The Natural Health and Supplementary Products Bill: Homeopathy, the Truth and the Placebo Effect
(2014) NZULR 26(2) 421-440
21 Pages Posted: 3 Dec 2015 Last revised: 15 Dec 2017
Date Written: December 1, 2014
The Natural Health and Supplementary Products Bill establishes a system for the regulation of natural health products in New Zealand. It sets out three principles that relate to consumer information. These are: (1) that consumers should receive accurate information about natural health and supplementary products; (2) that they be told about the risks and benefits of using the product; and (3) that any health benefit claims made for the product should be supported by scientific or traditional evidence. This article examines how the Bill applies these principles to homeopathic remedies. There are two reasons for singling out this category of natural health product. First, the Bill, despite classifying homeopathic remedies as “natural health products”, excludes homeopathic remedies from major parts of the Bill. This article argues that there is no good reason to treat homeopathic remedies differently from any other natural health products. The second reason for examining homeopathic remedies is that they provide an excellent case study for issues surrounding deception and the placebo effect. The placebo effect relies on deception. The healing occurs because of the belief in the product, not the product itself. The article explores the question of whether it can ever be ethical to mislead consumers in order to facilitate the placebo effect.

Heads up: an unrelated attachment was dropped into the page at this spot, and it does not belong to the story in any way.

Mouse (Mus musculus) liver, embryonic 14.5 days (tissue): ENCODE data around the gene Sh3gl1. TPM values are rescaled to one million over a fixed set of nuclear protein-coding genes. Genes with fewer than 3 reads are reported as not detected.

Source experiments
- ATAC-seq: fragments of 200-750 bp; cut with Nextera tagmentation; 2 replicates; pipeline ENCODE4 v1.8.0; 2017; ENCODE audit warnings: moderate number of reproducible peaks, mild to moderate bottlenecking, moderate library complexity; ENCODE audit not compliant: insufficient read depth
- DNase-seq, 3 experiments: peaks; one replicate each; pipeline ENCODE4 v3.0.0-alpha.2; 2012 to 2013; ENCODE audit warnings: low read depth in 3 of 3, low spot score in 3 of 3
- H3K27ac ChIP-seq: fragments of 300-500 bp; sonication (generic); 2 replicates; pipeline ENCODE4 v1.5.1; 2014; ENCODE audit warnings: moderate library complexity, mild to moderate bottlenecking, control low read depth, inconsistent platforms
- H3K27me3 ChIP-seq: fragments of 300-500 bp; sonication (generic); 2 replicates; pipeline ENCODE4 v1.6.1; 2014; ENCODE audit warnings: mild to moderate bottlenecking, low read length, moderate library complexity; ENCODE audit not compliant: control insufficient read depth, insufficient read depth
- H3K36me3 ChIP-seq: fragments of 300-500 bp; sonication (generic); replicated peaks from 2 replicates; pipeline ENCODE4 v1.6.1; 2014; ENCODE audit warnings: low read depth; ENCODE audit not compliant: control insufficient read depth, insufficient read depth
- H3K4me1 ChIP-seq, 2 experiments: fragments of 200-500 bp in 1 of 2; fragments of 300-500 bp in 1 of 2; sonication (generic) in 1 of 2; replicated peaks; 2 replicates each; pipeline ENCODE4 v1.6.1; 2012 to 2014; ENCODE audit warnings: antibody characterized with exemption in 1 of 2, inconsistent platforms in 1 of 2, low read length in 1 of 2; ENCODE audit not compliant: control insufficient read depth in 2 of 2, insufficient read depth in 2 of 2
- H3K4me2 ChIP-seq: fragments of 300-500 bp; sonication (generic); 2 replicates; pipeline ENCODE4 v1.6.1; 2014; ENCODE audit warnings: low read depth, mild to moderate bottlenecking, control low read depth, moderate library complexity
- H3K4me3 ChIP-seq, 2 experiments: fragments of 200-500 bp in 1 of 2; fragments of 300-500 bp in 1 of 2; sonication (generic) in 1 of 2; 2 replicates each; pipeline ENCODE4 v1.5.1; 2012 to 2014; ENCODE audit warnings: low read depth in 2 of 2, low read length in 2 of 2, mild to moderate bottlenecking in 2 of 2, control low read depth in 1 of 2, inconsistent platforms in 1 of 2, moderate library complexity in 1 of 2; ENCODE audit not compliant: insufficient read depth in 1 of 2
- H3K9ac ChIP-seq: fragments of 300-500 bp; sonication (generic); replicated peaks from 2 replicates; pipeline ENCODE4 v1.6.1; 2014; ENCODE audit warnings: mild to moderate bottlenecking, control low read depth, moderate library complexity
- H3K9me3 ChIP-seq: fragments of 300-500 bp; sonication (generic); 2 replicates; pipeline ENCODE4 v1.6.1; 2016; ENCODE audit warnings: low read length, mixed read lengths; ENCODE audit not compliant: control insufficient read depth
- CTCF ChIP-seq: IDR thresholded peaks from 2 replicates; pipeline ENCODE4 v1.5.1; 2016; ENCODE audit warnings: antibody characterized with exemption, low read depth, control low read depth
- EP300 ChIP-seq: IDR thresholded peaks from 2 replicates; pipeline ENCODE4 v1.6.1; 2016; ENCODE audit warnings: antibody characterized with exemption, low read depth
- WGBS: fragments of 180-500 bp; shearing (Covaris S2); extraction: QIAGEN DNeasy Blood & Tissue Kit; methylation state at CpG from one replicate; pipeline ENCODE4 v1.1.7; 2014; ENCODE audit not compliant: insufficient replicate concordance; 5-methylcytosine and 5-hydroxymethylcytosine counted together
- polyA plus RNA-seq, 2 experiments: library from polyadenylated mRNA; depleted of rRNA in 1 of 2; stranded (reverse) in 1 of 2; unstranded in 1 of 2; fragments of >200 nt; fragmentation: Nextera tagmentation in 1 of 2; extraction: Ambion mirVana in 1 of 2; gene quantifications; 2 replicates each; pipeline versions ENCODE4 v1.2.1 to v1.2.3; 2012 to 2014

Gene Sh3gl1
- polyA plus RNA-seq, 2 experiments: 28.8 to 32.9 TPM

Keywords: Natural, supplementary, products, regulation, science, homeopathy, placebo effect, health, consumer, protection
JEL Classification: K10, K13, K20, K23, K32, L18, L12, L11
Suggested Citation: Suggested Citation